Glen Slack

Obituary of Glen Slack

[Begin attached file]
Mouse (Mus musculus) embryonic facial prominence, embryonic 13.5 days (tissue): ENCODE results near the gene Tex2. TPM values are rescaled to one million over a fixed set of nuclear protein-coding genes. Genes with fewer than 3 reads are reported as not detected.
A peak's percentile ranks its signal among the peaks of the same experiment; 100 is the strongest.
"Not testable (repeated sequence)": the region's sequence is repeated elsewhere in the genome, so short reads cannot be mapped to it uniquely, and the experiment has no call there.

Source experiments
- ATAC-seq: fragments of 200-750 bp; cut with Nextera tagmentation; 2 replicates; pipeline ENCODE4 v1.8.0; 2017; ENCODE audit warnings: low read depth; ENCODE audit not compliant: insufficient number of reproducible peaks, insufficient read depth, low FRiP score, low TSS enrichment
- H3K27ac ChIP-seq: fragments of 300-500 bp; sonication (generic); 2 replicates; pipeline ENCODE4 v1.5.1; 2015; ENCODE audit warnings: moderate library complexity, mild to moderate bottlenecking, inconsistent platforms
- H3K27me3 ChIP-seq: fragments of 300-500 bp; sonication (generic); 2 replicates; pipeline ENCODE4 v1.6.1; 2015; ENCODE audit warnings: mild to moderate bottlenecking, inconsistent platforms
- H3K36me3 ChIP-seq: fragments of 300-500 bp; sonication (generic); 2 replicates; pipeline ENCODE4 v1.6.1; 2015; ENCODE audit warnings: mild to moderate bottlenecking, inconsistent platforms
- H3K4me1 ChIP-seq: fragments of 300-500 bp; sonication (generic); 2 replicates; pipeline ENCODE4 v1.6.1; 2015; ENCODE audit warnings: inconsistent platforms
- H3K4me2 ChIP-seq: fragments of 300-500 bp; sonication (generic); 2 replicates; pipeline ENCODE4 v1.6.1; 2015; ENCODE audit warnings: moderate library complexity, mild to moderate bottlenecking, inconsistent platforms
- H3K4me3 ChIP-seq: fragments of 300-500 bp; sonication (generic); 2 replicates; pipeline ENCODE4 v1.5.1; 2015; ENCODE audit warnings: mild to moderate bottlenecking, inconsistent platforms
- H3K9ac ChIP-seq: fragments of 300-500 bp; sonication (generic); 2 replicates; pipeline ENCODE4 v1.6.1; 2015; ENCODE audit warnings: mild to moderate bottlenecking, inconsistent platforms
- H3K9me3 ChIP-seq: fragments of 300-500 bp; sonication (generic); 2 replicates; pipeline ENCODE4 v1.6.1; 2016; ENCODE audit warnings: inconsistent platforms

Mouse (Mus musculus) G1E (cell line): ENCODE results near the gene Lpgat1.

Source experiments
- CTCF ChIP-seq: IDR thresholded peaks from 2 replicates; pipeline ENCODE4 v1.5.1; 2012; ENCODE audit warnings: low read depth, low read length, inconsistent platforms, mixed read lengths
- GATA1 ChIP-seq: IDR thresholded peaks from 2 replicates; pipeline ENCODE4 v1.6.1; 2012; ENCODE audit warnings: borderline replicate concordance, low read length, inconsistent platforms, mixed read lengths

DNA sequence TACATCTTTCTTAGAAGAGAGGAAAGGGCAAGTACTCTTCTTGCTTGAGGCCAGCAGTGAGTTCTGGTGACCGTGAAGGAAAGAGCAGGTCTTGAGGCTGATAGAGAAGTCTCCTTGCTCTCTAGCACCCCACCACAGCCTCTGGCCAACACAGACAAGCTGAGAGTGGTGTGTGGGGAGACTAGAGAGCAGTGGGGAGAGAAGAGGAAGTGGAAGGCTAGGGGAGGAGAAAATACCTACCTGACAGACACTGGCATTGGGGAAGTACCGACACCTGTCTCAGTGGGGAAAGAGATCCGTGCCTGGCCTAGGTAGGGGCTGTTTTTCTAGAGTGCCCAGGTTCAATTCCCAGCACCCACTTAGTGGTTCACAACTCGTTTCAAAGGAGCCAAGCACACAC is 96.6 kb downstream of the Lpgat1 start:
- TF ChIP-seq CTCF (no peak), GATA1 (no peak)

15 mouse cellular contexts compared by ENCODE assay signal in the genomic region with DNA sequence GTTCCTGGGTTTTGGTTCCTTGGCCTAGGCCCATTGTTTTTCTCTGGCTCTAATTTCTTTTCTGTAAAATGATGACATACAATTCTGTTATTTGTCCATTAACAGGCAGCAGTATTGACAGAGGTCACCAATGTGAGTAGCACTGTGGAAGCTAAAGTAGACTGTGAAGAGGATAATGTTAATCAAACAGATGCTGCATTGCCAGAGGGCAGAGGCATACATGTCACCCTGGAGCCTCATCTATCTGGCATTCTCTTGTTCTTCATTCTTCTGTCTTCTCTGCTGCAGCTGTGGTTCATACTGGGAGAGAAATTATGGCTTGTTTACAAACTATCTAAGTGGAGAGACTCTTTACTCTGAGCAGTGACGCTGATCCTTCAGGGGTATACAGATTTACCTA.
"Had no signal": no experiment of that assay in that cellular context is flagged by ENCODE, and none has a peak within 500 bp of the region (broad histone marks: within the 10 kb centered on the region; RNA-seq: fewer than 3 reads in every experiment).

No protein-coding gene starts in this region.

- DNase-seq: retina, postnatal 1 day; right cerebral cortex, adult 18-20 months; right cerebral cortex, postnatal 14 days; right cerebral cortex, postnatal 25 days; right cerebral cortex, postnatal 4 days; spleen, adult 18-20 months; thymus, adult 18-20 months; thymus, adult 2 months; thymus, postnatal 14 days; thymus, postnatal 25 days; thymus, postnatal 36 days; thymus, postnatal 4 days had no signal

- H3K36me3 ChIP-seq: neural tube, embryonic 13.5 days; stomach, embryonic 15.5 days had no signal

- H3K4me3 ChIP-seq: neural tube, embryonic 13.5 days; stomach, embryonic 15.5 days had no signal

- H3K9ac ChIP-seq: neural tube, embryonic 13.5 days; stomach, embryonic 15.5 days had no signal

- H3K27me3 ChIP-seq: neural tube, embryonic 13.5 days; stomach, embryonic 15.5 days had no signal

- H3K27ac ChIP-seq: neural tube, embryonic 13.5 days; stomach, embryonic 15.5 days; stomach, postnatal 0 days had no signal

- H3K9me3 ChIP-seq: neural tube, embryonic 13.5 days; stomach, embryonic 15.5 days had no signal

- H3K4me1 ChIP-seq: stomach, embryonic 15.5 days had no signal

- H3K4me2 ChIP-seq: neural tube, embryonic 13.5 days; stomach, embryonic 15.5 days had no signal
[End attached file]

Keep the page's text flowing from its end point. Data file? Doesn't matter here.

Glen Slack, 90, died peacefully at home on June 27, surrounded by loving family. Glen is survived by wife Nancy of 67 years, from student days at Cornell University to the NY Glenville Hills for 55 years. He was the loving father of three children, Mari, David, and Jonathan, and six grandchildren, Rachel, Jacob, Zohe, Eric, Emmett and Jessica. He will also be missed by brothers, Bruce, Joseph, and Thomas Slack; daughters-in-law, Lucy Garbus and Monica Eisenhardt, and nieces and nephews, Amy and Eric Prenowitz, Julie Moore, Sarah and Thomas Slack, Kelly Green, Stuart Slack, Michelle and Duncan Macomber, and all their children. Glen grew up in Syracuse and Cazenovia, NY. He received a PhD in physics at Rensselaer Polytechnic Institute, and a PhD at Cornell University in solid state physics. He worked at four institutions: General Electric Research and Development Center; Rensselaer Polytechnic Institute, Illinois Institute of Technology, and Crystal IS, which he co-founded. Glen loved teaching graduate and post-doctoral students, both while at G.E. and at RPI. His interest in the history of science and technology was shared while co-teaching history of science at Russell Sage College with his wife, Dr. Nancy Slack, impersonating famous scientists such as Galileo and Ben Franklin, and replicating their experiments with the students. Glen's research in physics resulted in over 300 scientific publications, 30 patents, several book chapters. He received international recognition for his seminal contributions to the understanding of lattice thermal conductivity in solids. His elucidation of the phonon-glass-electron-crystal concept in thermoelectrics enabled first-principles design of thermoelectric materials and led to the conceptualization, synthesis, and characterization of new thermoelectric alloys. His research in the area of high tempera- ture and pressure crystal growth enabled the first production of bulk single crystal aluminum nitride, which led to th founding of the company Crystal IS. In 2011 he received the International Thermoelectric Society's foundational Outstanding Achievement Award, and gave a keynote speech on the history of research in thermoelectrics. A Guggenheim Fellowship brought Glen and his family to England from 1966-1967 where he joined the Physics Department at Oxford University. He and family went to Gothenburg, Sweden from 1979-1980 for his sabbatical year at Chalmers University of Technology. A GE Coolidge Fellowship brought Glen and Nancy to Connecticut for the 1990-1991 year, where he was a visiting research professor at Yale University. Throughout his life, Glen and Nancy traveled widely, making life long friends across the globe. Following formal retirement, he continued to do theoretical research, much of it with a younger colleague, Kenneth Morgan. Final work on boron-carbon systems had just been completed. Glen enjoyed mountain climbing, backpacking and canoeing in the Adirondacks in his earlier days, and cared deeply about the environment. He was a diligent steward of the family's 47 acres homestead, and was one of the first to work on the preservation of Wolf Hollow, with its botanical, geological, and Native American treasures. His major hobby of 50 years was the restoration of Model A and other early Ford cars; he was an enthusiastic member of the Adirondack A's. Contributions in honor of Glen can be made to his environmental organization, ECOS, Schenectady, NY, to the Nancy and Glen Slack student scholarship fund at Russell Sage College, Troy, NY. or to the Idiopathic Pulmonary Fibrosis Foundation. Online memorial thoughts can be sent to

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